I spend a lot of time talking about where the value lies in businesses. One reason is the influence of the first half of my career in high risk corporate lending. It leads me to tie what I see back to financial value. The other reason is the shifts that have occurred during my career in our overall economy. As we laid out in Intangible Capital, the shift to a knowledge-based economy has dramatically changed the sources of value in business. And it has increased the awareness of the external costs of corporate actions.
These shifts are easy to illustrate by comparing and contrasting the concepts of value creation and valuation.
Valuation is a well-known concept. There is actually a whole industry with several certifying bodies built around providing financial valuations of individual assets, portfolios of assets and entire businesses. The discipline uses a number of different approaches (market value, cost or intrinsic value) and scenarios (like whether it’s for tax purposes, a liquidation scenario, or evaluation of an asset like production equipment in place). It’s a sophisticated process. But one that can produce large differences of analysis as I outlined a couple years ago in Valuation Failures.
The purpose of valuation is to put a monetary value on something. So it’s no surprise that the process of producing a valuation is largely based on a financial analysis of that something. Seems simple enough. But it’s not simple and it becomes less so all the time. Because the drivers of the financial results are shifting.
That’s where the concept of value creation comes in. Value creation is often called the purpose of a business. A company is formed to solve a problem. To solve that problem, it accesses resources. It must provide value (monetary or nonmonetary) in exchange for those resources. It will be able to create some value that it retains in the form of money or assets. But many other resources will always be attracted based on mutual value creation. This is pretty abstract but it’s deadly practical when you’re trying to understand what’s driving the valuation.
If we look at the example of the pot being thrown in the photo above, it’s easy to illustrate the financial elements. The resources used include labor, the pottery wheel, electricity to turn the wheel and the clay that is the raw material of the pot. We can’t see but can infer that there is a kiln where the pot is fired. If this were a business, additional resources would be needed to market and sell the pot and generate revenue. Each of these resources has a cost to them. A valuation would weigh the costs against the revenues. The monetary value creation process seems straightforward up to this point.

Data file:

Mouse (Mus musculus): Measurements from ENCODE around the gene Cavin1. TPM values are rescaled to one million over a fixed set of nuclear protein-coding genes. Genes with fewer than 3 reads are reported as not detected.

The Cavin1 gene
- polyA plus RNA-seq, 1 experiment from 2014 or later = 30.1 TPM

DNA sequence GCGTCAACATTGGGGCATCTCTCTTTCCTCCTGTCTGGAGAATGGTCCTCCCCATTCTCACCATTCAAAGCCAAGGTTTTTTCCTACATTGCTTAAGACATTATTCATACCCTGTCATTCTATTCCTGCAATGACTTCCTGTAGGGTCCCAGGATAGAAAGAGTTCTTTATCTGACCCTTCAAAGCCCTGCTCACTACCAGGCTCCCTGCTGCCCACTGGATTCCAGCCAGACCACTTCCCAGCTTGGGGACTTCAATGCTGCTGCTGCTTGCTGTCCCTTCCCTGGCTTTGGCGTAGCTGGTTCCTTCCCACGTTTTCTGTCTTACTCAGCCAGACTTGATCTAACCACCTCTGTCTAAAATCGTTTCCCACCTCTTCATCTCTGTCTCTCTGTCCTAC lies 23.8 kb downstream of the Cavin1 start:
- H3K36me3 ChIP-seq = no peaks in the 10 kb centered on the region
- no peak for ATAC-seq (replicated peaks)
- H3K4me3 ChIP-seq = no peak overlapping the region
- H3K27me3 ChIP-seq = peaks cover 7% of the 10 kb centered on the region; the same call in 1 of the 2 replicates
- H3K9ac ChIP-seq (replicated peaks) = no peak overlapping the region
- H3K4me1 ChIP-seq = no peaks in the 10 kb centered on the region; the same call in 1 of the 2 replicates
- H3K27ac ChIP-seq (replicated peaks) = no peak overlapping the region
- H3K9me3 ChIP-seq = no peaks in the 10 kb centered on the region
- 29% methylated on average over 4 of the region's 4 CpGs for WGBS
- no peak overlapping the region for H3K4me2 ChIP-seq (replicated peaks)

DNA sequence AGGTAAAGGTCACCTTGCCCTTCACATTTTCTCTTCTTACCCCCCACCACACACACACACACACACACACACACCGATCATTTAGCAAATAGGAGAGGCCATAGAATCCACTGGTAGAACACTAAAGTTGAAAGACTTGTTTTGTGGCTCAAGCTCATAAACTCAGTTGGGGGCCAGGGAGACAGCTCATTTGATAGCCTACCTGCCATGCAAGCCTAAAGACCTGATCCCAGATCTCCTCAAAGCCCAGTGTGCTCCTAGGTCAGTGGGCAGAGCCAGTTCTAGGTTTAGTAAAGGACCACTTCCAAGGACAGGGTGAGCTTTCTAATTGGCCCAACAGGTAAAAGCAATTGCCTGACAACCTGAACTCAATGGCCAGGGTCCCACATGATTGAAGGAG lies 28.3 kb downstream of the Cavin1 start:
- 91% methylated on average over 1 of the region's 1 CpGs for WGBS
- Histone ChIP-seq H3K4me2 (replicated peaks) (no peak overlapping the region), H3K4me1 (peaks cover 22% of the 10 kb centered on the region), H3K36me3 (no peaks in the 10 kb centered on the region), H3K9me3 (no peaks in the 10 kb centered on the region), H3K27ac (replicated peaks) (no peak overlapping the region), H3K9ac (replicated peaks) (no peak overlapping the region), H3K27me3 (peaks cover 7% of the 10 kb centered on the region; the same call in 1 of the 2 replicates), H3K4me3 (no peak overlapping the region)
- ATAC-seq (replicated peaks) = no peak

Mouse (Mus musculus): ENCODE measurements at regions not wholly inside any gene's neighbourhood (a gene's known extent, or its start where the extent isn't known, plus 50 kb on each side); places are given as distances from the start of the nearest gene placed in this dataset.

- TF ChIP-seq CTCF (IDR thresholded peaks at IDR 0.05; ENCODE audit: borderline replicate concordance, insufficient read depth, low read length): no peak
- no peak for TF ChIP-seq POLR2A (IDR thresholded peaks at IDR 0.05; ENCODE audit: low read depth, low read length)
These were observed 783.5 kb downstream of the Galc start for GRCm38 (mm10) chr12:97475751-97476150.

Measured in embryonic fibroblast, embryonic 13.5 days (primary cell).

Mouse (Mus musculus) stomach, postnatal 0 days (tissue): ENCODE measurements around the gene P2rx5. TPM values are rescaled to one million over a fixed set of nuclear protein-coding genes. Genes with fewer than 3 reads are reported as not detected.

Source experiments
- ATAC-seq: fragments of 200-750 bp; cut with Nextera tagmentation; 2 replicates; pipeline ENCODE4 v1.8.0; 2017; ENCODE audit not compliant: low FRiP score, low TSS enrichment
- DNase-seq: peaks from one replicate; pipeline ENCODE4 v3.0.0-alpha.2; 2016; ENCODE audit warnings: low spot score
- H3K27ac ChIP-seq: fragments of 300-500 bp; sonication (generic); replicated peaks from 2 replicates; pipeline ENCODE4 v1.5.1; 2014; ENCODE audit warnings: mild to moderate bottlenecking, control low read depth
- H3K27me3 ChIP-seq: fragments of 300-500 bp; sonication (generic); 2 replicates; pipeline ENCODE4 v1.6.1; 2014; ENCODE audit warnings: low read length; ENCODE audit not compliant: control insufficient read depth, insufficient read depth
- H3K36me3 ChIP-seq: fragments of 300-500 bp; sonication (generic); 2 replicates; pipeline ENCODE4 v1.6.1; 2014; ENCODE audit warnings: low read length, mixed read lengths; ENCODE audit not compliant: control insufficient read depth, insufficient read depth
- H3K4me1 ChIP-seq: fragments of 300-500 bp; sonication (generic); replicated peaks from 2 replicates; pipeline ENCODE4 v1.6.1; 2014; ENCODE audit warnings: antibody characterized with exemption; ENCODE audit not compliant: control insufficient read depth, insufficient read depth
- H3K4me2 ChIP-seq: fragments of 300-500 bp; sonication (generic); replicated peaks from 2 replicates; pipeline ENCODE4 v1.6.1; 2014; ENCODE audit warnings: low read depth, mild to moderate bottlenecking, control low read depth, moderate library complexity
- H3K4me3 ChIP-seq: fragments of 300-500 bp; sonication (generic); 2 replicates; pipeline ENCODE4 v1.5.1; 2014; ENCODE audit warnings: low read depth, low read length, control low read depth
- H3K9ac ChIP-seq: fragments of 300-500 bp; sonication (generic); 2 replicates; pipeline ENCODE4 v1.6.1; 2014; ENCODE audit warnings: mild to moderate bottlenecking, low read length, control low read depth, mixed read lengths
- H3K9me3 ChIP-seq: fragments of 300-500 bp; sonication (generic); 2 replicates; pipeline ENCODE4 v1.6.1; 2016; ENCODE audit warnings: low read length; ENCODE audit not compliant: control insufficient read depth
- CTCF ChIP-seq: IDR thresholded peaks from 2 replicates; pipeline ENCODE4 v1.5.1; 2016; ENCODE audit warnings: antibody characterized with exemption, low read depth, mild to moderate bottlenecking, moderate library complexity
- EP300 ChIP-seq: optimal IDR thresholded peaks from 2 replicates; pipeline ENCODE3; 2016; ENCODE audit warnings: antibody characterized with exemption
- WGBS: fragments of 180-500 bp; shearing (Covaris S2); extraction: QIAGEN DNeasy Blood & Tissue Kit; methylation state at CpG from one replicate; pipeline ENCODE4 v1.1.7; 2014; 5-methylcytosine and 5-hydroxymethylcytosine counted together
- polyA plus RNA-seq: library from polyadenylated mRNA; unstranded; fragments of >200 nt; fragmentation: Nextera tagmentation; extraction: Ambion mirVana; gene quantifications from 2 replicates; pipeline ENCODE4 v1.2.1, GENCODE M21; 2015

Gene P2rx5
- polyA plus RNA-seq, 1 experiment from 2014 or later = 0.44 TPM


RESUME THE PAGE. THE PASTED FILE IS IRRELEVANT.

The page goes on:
However, the analysis of these numbers will not depend on what the business does right now but on its productive capacity going forward. This is because, unless it’s a liquidation, the buyer would want to use the assets and/or company for the same purpose going forward. The higher the expectation that the business can continue to do what it does successfully, the higher the value.
This is where value creation becomes a subjective matter. The expectations and judgment of the valuator or buyer come into play. Their judgment is going to be influenced not just by the numbers but by many other factors. Here are some of those factors using the integrated model:
- The financial resources of the company (financial capital)
- The equipment and facilities (manufactured capital)
- The potter’s capabilities, creativity and motivations (human capital)
- The designs of the pots (intellectual capital)
- The clay quality and availability (relationship capital with the suppliers)
- The demand for this kind of pot (relationship capital with customers)
- The safety of glazes, fumes from the firing process and the sustainability of the sourcing of the clay (natural capital)
The outlook and sustainability of each of these capitals will influence how the overall company is valued. The mechanics of a valuator’s job involve creating projections of future cash flows and discounting them back based on a risk-adjusted rate. Both the projection process and the setting of the discount rate require judgment by the valuator. So the better you control the conversation about the value creation, the more accurate the valuation.
How does your company create value? Smarter-Companies provides an open worksheet to help you answer that question. You can use it to identify and measure the key elements of your value creation system. If you want to control the conversation about the valuation of your company, you’ll want to dominate this information set. Download the Value Creation Worksheet to get started.
Photo credit: Sarah Vaughan at FreeImages